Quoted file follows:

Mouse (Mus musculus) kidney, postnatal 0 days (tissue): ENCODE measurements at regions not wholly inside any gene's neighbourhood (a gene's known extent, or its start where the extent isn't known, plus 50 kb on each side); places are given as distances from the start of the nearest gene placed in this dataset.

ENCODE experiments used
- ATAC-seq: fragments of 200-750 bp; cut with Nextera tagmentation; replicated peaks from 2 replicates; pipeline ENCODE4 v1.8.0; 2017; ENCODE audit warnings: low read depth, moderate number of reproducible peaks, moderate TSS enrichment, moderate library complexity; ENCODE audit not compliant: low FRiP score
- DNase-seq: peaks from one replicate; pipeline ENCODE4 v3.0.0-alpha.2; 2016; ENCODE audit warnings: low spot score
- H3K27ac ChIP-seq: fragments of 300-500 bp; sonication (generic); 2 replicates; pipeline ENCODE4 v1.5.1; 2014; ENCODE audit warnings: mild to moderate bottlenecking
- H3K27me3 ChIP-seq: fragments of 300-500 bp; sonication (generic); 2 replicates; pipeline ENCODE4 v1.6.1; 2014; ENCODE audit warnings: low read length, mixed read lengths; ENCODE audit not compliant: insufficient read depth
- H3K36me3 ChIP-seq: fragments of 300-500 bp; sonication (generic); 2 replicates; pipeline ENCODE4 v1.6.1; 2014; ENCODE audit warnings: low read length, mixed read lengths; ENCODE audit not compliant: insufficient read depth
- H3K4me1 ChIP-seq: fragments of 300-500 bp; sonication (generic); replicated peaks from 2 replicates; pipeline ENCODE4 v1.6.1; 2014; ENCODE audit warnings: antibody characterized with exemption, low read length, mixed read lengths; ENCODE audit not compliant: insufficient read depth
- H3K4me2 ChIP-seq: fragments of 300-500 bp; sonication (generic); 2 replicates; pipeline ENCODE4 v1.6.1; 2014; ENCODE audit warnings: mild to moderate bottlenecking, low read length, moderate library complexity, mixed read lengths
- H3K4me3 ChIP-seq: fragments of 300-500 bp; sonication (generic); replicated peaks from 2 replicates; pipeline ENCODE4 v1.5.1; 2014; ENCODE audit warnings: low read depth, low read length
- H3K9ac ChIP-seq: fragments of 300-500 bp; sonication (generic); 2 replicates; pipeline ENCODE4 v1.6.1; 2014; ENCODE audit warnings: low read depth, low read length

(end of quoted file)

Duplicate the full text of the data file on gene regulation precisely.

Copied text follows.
Mouse (Mus musculus) kidney, postnatal 0 days (tissue): ENCODE measurements at regions not wholly inside any gene's neighbourhood (a gene's known extent, or its start where the extent isn't known, plus 50 kb on each side); places are given as distances from the start of the nearest gene placed in this dataset.

ENCODE experiments used
- ATAC-seq: fragments of 200-750 bp; cut with Nextera tagmentation; replicated peaks from 2 replicates; pipeline ENCODE4 v1.8.0; 2017; ENCODE audit warnings: low read depth, moderate number of reproducible peaks, moderate TSS enrichment, moderate library complexity; ENCODE audit not compliant: low FRiP score
- DNase-seq: peaks from one replicate; pipeline ENCODE4 v3.0.0-alpha.2; 2016; ENCODE audit warnings: low spot score
- H3K27ac ChIP-seq: fragments of 300-500 bp; sonication (generic); 2 replicates; pipeline ENCODE4 v1.5.1; 2014; ENCODE audit warnings: mild to moderate bottlenecking
- H3K27me3 ChIP-seq: fragments of 300-500 bp; sonication (generic); 2 replicates; pipeline ENCODE4 v1.6.1; 2014; ENCODE audit warnings: low read length, mixed read lengths; ENCODE audit not compliant: insufficient read depth
- H3K36me3 ChIP-seq: fragments of 300-500 bp; sonication (generic); 2 replicates; pipeline ENCODE4 v1.6.1; 2014; ENCODE audit warnings: low read length, mixed read lengths; ENCODE audit not compliant: insufficient read depth
- H3K4me1 ChIP-seq: fragments of 300-500 bp; sonication (generic); replicated peaks from 2 replicates; pipeline ENCODE4 v1.6.1; 2014; ENCODE audit warnings: antibody characterized with exemption, low read length, mixed read lengths; ENCODE audit not compliant: insufficient read depth
- H3K4me2 ChIP-seq: fragments of 300-500 bp; sonication (generic); 2 replicates; pipeline ENCODE4 v1.6.1; 2014; ENCODE audit warnings: mild to moderate bottlenecking, low read length, moderate library complexity, mixed read lengths
- H3K4me3 ChIP-seq: fragments of 300-500 bp; sonication (generic); replicated peaks from 2 replicates; pipeline ENCODE4 v1.5.1; 2014; ENCODE audit warnings: low read depth, low read length
- H3K9ac ChIP-seq: fragments of 300-500 bp; sonication (generic); 2 replicates; pipeline ENCODE4 v1.6.1; 2014; ENCODE audit warnings: low read depth, low read length